NASA awards Boeing a five-year contract extension for ISS support
The International Space Station’s prime contractor, Boeing, has been awarded a five-year extension in its contract to sustain engineering support, resources, and personnel for the orbiting laboratory.
The $1.18 billion contract extends through Sept. 30, 2020. It requires Boeing to maintain engineering, software, and hardware support of the United States Orbital Segment (USOS) of the space station, as well as for common components available to the 16 international partner nations. This includes management of ISS subsystems, engineering support, anomaly resolution, and oversight of ongoing maintenance.
“It builds on Boeing’s tradition of innovation and technological advancement to incorporate efficiencies and improve performance to the station as its importance to the future of human spaceflight continues to grow,” said John Elbon, vice president and general manager of Boeing Space Exploration, in a press release.
Elbon said the contract is a continuation of the successful relationship with NASA and the 16 partner nations in maintaining the health of the station.
Much of the contractual work will be performed at NASA’s Johnson Space Center in Houston, the Kennedy Space Center in Florida, the Marshall Space Flight Center in Huntsville Alabama, as well as other domestic and international locations.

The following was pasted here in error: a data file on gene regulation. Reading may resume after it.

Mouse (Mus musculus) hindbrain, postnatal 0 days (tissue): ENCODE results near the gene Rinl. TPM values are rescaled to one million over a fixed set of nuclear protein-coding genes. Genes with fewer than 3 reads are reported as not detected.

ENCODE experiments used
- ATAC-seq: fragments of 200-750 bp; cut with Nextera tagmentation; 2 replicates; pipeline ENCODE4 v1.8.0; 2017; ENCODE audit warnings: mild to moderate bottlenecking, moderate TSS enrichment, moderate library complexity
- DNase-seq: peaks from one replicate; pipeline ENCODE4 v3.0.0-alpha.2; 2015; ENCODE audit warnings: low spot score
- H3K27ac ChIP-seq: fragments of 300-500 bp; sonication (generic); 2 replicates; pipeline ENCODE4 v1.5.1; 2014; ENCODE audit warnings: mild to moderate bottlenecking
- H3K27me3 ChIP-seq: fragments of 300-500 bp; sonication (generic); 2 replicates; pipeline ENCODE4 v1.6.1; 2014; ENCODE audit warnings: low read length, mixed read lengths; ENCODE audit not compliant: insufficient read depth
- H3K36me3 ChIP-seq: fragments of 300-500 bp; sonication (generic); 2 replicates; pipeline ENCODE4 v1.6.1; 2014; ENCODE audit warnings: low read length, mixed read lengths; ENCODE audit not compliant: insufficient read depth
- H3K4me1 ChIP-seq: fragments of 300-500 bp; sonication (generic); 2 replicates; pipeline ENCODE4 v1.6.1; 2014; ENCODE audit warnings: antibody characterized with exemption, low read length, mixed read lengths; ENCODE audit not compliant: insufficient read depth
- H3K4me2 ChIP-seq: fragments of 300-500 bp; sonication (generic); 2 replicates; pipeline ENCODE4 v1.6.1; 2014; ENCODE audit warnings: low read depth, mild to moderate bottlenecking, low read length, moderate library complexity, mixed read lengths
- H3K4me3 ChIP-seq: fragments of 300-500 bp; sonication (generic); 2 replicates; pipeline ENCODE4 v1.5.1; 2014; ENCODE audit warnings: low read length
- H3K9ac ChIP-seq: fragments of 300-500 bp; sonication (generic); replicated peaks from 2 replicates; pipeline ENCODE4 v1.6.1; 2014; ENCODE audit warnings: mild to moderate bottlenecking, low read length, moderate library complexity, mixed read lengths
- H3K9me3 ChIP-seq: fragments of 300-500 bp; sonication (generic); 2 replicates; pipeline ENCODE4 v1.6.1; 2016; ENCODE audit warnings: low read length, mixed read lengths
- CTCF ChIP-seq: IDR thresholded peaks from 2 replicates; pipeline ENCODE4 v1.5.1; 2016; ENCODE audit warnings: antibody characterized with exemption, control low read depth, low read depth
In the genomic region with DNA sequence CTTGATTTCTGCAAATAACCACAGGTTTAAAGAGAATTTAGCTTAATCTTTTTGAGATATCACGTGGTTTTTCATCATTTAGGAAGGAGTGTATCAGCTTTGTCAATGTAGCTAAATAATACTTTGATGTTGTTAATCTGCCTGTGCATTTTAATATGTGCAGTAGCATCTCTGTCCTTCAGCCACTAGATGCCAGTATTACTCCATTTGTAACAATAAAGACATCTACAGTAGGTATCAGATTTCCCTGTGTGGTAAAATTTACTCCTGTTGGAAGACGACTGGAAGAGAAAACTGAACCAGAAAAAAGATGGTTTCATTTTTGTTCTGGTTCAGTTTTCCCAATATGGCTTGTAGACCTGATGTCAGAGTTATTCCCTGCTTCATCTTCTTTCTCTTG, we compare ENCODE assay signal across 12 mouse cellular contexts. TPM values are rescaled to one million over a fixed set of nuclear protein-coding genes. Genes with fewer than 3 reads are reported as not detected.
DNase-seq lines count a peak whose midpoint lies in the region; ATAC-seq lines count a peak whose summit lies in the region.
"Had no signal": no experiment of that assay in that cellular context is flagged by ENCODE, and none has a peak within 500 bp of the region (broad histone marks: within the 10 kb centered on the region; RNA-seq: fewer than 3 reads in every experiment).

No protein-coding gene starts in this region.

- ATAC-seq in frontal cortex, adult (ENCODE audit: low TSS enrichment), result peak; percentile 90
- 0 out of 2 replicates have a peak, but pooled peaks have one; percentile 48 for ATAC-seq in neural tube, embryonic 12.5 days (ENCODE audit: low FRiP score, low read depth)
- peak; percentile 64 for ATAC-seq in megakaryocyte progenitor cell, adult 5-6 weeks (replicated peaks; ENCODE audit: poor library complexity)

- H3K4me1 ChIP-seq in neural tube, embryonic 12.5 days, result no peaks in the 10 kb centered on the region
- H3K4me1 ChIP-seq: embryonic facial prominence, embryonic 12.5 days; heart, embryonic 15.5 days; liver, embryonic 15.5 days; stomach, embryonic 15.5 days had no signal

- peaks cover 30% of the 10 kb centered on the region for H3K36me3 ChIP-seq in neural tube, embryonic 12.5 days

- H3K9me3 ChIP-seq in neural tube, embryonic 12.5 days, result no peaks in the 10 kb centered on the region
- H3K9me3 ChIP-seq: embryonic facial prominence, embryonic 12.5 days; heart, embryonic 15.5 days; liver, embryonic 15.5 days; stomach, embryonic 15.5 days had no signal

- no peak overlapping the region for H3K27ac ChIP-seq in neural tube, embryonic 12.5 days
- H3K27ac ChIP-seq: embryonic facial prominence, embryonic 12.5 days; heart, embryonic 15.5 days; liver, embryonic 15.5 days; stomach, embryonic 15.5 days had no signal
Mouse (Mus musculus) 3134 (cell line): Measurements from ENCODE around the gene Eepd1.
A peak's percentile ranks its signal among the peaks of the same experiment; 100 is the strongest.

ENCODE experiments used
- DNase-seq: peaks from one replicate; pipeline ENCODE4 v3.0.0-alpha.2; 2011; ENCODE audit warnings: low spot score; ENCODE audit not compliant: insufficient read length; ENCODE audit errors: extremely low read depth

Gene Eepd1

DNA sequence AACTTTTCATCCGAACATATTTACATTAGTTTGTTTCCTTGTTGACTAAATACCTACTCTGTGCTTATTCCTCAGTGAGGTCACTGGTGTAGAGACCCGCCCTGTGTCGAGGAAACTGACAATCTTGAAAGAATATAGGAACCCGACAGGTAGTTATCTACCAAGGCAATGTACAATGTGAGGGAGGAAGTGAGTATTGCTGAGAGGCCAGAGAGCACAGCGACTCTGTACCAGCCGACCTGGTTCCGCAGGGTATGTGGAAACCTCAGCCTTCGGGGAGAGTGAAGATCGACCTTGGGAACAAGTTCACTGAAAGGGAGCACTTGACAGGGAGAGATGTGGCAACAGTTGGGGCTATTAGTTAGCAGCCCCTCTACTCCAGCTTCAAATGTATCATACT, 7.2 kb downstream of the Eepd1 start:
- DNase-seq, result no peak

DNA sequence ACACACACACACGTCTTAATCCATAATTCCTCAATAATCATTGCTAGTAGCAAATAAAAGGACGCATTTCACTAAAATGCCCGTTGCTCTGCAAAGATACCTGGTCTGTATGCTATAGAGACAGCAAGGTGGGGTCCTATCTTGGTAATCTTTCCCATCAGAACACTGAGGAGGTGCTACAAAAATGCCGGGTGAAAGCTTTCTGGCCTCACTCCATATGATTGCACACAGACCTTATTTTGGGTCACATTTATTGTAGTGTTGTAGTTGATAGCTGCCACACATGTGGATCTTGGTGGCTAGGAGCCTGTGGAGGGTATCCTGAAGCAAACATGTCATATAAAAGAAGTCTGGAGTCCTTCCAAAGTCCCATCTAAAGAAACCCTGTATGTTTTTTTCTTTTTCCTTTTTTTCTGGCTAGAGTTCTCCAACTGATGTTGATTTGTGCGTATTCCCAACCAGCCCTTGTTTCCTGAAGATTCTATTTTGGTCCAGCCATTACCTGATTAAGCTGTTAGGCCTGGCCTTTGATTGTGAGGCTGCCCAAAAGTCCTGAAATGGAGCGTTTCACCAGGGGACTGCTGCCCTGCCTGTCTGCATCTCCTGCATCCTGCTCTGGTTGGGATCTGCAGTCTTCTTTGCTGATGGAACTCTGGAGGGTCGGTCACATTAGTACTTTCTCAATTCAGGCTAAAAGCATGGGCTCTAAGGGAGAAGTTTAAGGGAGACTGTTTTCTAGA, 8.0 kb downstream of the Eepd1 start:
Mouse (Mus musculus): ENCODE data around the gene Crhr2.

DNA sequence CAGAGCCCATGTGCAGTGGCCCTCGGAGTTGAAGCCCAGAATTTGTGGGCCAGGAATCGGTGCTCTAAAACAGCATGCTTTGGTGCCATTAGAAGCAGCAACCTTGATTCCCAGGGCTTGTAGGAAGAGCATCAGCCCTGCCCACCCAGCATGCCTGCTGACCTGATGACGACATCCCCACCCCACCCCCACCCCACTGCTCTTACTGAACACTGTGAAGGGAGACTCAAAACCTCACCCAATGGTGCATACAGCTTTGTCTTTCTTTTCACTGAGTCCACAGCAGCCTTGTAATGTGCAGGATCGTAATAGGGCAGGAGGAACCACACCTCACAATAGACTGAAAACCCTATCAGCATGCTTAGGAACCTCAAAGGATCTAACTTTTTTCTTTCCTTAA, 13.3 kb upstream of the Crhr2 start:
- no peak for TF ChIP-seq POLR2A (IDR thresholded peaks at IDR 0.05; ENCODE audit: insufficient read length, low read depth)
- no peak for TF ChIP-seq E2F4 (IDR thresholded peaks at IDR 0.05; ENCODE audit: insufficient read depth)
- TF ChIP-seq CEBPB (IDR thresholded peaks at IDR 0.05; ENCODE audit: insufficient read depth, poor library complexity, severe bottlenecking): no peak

The extension also requires Boeing to assess the feasibility of extending the life of primary structural hardware of the orbital outpost through the end of 2028. Some components of ISS have been in orbit since 1998, making them the oldest occupied space station modules. The station has been occupied since Nov. 2, 2000.
Boeing has been part of every NASA led U.S. crewed space venture since the beginning of the Space Age and was selected as the prime contractor for the USOS of the station in August 1993. Additionally, Boeing is contracted to build International Docking Adapters (IDA) that will be used for the Commercial Crew program, of which the company is also building a spacecraft for the CST-100 Starliner.
Derek Richardson has a degree in mass media, with an emphasis in contemporary journalism, from Washburn University in Topeka, Kansas. While at Washburn, he was the managing editor of the student run newspaper, the Washburn Review. He also has a website about human spaceflight called Orbital Velocity.
Even if Boeing doesn’t get a contract to deliver cargo in CRS-2, it would be in Boeing’s best interest to develop the Starliner into a cargo carrying variant. Sort of like they did with the 747, after loosing out to LockMart(C-5) in the Air Force Heavy Cargo Airlifter competition.